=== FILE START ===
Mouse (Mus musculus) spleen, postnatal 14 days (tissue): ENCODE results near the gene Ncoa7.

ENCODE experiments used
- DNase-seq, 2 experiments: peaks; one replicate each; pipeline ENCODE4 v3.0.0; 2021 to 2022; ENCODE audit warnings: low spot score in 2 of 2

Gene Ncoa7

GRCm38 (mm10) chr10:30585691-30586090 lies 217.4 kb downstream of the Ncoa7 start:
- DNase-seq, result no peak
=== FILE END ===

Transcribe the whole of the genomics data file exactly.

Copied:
Mouse (Mus musculus) spleen, postnatal 14 days (tissue): ENCODE results near the gene Ncoa7.

ENCODE experiments used
- DNase-seq, 2 experiments: peaks; one replicate each; pipeline ENCODE4 v3.0.0; 2021 to 2022; ENCODE audit warnings: low spot score in 2 of 2

Gene Ncoa7

GRCm38 (mm10) chr10:30585691-30586090 lies 217.4 kb downstream of the Ncoa7 start:
- DNase-seq, result no peak